The World Federation of Scientific Workers (WFSW)
La Fédération Mondiale des travailleurs scientifiques (FMTS)
- is an international non-governmental organization in an official partnership of UNESCO,
- was founded in 1946, at the initiative of leading scientists and a British trade union, the British Association of Scientific Workers.
The existence of the WFSW is above all a call to the entire scientific community to get involved in putting science and technology at the service of the well-being of humanity. This is why the WFSW is a gathering of professional or trade union organizations and individual scientific personalities.
By working with its affiliated organizations to obtain a UNESCO Recommendation on the Status of Scientific Researchers in 1974, the WFSW has helped to provide scientists with opportunities for emancipated professional practice.
Today, scientific knowledge has become a determining factor in most human activities.
Scientific workers, men and women, whether researchers, professors, engineers or technicians, are increasingly being questioned about their responsibility regarding the impact of their knowledge and research on the future of society, on the sustainability of its development.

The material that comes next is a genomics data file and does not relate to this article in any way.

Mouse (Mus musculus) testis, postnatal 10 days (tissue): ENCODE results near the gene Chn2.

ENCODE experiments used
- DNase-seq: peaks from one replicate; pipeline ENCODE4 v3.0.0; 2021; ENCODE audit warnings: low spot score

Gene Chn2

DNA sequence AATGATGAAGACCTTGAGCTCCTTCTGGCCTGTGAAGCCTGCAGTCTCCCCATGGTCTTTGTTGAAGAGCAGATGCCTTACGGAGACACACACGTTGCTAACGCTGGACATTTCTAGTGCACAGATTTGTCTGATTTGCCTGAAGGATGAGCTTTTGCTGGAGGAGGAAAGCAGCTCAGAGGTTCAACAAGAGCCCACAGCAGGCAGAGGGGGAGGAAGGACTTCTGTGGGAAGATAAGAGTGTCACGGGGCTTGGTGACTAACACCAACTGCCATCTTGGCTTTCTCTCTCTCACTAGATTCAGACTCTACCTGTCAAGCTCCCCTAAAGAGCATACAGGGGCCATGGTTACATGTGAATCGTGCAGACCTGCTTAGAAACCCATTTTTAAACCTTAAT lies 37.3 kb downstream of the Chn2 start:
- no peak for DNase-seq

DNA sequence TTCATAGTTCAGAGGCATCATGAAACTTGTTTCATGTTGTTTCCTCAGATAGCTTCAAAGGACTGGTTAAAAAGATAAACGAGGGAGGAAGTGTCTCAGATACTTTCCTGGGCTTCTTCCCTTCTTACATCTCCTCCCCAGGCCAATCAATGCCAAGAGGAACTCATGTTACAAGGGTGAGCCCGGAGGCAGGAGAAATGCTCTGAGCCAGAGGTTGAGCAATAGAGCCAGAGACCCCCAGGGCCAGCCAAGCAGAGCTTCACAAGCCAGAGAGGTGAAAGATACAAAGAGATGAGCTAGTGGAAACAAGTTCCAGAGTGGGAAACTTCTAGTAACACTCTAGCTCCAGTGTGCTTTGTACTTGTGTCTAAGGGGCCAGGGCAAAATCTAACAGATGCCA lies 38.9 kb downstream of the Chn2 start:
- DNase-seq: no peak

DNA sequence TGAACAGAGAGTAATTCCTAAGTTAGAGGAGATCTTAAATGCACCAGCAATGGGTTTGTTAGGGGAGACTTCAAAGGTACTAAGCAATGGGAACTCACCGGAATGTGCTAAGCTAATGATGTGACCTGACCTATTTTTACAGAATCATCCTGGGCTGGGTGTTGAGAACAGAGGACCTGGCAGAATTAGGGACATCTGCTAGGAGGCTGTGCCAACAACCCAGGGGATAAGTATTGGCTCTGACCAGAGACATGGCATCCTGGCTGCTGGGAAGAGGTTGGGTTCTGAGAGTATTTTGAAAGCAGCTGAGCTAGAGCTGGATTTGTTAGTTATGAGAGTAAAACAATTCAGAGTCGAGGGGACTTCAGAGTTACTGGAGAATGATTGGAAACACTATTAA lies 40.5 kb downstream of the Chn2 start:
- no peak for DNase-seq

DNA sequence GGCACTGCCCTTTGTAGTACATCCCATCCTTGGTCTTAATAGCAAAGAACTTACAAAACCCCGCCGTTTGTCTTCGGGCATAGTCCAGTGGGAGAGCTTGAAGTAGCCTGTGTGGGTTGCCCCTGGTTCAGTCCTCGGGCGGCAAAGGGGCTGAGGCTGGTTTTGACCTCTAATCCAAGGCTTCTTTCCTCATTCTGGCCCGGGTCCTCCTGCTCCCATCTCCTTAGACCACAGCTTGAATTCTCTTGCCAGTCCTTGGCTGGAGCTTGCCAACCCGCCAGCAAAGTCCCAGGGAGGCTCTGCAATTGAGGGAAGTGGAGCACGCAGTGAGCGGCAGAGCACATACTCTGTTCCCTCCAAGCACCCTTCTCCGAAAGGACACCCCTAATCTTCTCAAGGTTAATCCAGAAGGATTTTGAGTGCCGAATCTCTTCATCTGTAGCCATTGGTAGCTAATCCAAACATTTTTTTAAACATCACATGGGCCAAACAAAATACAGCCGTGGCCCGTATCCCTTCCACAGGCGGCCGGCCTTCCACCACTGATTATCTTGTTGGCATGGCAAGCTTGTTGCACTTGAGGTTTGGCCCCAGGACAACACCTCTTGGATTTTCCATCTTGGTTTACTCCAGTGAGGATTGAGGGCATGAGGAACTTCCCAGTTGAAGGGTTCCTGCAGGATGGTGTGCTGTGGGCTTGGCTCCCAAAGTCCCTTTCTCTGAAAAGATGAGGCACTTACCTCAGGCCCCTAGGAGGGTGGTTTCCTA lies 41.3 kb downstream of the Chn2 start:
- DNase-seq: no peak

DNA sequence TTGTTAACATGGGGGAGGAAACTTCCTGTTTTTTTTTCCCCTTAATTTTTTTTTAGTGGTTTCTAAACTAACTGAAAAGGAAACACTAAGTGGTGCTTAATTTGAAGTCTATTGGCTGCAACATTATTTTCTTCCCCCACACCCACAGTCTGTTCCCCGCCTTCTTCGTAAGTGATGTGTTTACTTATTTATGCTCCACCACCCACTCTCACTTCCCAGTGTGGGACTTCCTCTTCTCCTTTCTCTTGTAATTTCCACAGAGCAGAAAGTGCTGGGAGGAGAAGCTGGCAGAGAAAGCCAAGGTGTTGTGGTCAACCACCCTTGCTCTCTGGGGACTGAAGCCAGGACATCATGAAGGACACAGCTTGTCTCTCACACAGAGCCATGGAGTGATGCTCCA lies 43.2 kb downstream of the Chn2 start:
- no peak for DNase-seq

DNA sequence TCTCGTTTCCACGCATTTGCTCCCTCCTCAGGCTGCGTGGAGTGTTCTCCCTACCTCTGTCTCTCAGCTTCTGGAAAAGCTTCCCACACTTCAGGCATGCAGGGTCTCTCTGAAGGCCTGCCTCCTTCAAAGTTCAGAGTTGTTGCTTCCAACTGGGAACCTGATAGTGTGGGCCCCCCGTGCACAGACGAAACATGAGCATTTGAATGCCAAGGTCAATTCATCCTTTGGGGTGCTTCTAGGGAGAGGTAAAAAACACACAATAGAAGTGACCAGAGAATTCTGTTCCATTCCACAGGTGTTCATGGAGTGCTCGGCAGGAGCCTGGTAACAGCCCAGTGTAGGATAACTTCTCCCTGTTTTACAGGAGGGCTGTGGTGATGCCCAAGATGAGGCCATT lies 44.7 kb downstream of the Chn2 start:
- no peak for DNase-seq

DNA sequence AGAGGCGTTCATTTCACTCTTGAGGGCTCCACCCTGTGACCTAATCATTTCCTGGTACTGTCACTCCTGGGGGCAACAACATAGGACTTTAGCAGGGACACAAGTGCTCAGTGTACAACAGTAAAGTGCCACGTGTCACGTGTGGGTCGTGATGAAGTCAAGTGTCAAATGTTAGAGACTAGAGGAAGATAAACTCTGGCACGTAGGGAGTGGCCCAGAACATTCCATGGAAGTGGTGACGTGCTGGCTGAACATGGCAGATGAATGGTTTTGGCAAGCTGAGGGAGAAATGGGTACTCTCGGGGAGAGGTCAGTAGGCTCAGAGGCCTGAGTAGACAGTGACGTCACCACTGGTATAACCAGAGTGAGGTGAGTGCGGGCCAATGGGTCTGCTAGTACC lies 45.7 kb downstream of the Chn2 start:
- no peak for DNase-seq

Faced with the feeling of an all-powerful science in both the positive and negative sense, we affirm that the direction of the development of society is not a purely scientific matter.
Science alone is powerless to combat poverty, inequality, hunger, war, the destruction of natural resources, threats to the environment. The most important thing is the will of the people, the political will of the powers that be.
Science, scientific research, the use of discoveries and innovation are, like the rest of the economy, under the domination of the market and particularly the global financial market.
Scientific workers aspire to be freed from this burden, while wanting to respond to the needs and questions of humanity. They feel the need to act in accordance with their ethics.
While respecting academic freedom and individual responsibility, the scientific community, civil society and, more broadly, citizens should be involved in the definition of priorities. This is a democratic requirement.
This is the meaning that the WFSW gives to the idea of social responsibility. It is in this capacity that it is committed to the fight for peace and disarmament, solidarity between peoples, social and sustainable development, and a new world economic order.
The WFSW maintains relations with all NGOs concerned with the social role of science.